Motherhood continuously puts women at a disadvantage in terms of career progression. Cumulatively, these breaks have financial consequences even at the time of retirement. In a conversation with a renowned male writer and editor ahead of this article, he confessed that he had overlooked a female journalist who he had to headhunt later (meaning she was brilliant and gifted) because on the day of the interview she showed up pregnant.

Like my editor friend, at the time of recruitment, organizations are afraid that younger women might ask for maternity or childcare leave sooner, yet and still without women taking maternity leaves, to give birth and nurture children there would not be continuity for human resource.


The two biggest drivers of representation are hiring and promotions, and companies are disadvantaging women in these areas from the beginning. Although women now early their bachelor’s degrees as men, and have for decades, they are less likely to be hired into entry-level jobs.
At the first critical step up to manager, the disparity widens further. Women are less likely to be hired into manager-level jobs, and they are far less likely to be promoted into them.

Essentially because of these gender gaps, men end up holding 62 percent of manager positions, while women hold an average 38 percent.
Consequently, these inequalities are further sustained at the experience threshold; starting at the manager level, there are significantly fewer women to promote from within and significantly fewer women at the right experience level to hire in from the outside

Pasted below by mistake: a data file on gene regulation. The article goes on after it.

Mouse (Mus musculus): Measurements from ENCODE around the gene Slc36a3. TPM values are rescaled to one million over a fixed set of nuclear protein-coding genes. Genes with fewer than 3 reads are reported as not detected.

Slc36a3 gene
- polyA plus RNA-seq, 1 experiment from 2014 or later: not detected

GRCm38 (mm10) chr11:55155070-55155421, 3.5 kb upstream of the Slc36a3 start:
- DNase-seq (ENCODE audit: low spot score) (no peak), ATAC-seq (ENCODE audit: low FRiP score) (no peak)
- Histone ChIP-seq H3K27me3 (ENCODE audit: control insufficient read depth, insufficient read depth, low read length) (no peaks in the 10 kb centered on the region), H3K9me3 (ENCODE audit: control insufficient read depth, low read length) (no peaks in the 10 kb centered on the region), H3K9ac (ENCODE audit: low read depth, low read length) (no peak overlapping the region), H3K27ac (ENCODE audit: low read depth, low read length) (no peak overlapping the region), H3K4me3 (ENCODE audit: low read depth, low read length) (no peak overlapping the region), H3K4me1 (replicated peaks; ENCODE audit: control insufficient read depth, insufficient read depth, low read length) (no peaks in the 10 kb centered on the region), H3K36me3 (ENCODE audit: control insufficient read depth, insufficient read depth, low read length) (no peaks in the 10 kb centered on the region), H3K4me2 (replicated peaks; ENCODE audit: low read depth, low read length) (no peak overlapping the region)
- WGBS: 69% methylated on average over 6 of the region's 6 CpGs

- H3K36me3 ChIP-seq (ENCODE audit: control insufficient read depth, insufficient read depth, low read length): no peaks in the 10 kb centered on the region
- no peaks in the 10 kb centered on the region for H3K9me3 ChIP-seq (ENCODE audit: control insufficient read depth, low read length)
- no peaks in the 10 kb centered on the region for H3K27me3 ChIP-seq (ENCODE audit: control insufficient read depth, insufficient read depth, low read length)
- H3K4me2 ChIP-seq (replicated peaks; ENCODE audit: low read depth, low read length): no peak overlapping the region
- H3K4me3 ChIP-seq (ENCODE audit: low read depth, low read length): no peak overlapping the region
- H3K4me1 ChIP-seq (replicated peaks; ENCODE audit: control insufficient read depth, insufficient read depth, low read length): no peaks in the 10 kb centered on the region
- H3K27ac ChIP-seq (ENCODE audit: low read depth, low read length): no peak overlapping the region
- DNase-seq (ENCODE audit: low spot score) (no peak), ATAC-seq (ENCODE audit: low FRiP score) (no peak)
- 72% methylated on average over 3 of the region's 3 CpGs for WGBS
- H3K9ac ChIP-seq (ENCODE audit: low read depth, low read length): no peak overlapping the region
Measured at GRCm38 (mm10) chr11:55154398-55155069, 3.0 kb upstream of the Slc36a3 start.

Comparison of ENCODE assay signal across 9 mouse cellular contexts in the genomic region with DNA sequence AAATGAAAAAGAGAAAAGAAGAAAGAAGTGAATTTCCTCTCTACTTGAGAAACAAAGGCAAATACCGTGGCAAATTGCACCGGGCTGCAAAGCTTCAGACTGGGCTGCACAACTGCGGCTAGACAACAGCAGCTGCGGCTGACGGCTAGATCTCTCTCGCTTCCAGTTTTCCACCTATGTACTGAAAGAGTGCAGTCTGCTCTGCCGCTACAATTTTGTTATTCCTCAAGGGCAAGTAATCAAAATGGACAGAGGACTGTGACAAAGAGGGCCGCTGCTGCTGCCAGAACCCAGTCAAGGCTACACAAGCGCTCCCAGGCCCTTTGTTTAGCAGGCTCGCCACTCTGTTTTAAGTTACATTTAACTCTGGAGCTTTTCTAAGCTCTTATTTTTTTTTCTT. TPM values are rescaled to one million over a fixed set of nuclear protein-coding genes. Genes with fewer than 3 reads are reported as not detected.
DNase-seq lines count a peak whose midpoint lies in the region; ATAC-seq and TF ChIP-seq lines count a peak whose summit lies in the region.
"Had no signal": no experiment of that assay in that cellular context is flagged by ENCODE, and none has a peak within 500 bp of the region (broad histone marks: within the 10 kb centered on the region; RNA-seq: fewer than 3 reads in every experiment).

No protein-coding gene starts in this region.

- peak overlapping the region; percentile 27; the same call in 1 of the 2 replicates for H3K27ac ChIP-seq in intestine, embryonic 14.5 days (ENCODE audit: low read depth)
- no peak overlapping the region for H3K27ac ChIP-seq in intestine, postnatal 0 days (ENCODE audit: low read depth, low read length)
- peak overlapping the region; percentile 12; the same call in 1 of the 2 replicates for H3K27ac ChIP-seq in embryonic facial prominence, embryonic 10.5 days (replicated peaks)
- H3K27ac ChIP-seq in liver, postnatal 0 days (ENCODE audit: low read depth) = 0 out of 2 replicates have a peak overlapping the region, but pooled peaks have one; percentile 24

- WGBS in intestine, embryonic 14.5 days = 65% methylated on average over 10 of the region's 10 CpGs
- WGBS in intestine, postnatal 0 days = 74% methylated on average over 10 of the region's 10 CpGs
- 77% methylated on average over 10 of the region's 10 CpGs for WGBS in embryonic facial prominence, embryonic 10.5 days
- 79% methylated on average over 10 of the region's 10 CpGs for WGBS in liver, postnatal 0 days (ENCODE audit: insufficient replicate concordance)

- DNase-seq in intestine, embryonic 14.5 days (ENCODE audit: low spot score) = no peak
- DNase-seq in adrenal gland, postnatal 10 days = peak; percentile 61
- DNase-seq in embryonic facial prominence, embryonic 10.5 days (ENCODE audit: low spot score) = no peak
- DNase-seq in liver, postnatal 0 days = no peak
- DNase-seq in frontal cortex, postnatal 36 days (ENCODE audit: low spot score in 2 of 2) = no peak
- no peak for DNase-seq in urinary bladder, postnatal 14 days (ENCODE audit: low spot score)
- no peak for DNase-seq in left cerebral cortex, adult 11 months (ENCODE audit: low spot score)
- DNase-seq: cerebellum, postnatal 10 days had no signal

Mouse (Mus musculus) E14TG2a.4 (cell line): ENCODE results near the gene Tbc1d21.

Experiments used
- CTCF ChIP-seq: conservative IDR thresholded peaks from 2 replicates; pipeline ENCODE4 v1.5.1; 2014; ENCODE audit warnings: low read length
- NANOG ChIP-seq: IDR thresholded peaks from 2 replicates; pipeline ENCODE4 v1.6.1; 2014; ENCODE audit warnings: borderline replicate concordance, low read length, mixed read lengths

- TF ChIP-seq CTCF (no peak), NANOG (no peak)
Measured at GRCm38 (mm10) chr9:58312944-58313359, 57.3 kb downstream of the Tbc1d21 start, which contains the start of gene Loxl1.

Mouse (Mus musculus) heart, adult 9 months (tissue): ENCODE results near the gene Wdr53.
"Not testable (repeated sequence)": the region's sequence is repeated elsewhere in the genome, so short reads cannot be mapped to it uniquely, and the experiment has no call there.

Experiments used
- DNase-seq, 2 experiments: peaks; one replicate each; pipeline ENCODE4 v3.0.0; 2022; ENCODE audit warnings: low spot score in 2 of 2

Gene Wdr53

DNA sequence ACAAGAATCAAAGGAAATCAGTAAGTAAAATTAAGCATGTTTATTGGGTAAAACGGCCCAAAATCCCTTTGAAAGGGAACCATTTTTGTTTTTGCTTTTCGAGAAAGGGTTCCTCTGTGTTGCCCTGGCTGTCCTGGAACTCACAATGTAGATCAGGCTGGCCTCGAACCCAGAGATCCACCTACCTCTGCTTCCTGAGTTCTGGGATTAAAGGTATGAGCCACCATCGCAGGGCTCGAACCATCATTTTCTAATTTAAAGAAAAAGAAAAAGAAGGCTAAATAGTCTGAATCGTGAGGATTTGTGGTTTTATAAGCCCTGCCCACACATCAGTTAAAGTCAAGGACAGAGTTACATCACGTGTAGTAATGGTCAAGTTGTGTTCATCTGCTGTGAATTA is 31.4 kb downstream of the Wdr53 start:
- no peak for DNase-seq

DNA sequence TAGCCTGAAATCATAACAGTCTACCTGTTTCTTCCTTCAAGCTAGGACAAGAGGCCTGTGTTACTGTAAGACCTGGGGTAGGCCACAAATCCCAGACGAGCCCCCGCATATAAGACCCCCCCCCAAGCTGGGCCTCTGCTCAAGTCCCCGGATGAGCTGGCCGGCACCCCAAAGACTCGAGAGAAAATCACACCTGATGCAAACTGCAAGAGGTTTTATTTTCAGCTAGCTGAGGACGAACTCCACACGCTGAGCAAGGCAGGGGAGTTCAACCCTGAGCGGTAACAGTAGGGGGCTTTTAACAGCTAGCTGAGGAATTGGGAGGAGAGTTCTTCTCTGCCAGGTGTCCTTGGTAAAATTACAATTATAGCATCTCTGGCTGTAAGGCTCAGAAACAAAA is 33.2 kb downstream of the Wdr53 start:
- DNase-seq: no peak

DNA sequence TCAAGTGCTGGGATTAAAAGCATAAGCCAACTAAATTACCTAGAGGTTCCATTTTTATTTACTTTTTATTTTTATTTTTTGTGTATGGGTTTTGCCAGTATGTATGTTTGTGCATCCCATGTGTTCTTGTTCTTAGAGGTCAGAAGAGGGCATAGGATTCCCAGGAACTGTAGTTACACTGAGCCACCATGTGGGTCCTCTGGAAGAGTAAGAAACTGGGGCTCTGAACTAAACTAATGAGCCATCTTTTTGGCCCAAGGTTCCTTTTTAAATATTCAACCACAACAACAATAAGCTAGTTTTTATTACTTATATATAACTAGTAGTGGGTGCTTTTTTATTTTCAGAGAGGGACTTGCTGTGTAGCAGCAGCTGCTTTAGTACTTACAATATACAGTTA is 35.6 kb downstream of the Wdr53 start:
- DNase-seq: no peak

In a recent forum, held by the Women Leaders’ Hangout, a space that champions gender equality at work; most women asserted that language can also impact performance reviews. A Human Resource Manager in a leading Tax firm present in the forum shared that the scarcity of women in senior organizational may be a consequence of gender bias in evaluation.


“These perceptions may contribute to the under-evaluation of women’s competencies and delay the recognition they are entitled to receive, especially when women perform well in domains that have been seen as male oriented such as engineering or finances”.
Such stereotypes are capable of influencing the evaluation of female workers. Words such as “assertive” have been used to describe a man while “aggressive” or “bossy” describes a woman with the same traits. These subtle differences in word choice can have big impacts on a woman’s likelihood to be hired or even her likelihood for a promotion.


During the Kenya 2007 election stalemate, Ms. Martha Wangari Karua the then Minister of Justice and Constitutional affairs was fondly referred to as the ‘only man’ in Narc for her vehement protection of the ‘Narc vote’.
While those who said it to her may have meant this as a compliment it goes to illustrate that values associated with leadership such as risk-taking and assertive are gendered due to both prescriptive and descriptive gender stereotypes.
The fact that risk taking and assertive are a gendered action offers sociological insights as to why women take fewer risks, and are less assertive than men.

First, women may rationally choose to take fewer risks and be less assertive given that risk taking is less rewarding for them. Second, the aforementioned gender stereotypes may cause institutional decision makers to give women fewer opportunities to take risks and be assertive.


Truth is, women are doing their part, they are in school and are earning their bachelor degrees as men are if not more. They’re asking for promotions and negotiating salaries.
Now companies need to take more decisive action. This starts with treating gender diversity like the business priority it is, from setting targets to holding leaders accountable for results. It requires closing gender gaps in hiring and promotions, especially early in their careers when women are most often overlooked. And it means taking bolder steps to create a respectful and inclusive culture so women and all employees feel safe and supported at work.

Workplace gender equality is achieved when people are able to access and enjoy the same rewards, resources and opportunities regardless of gender.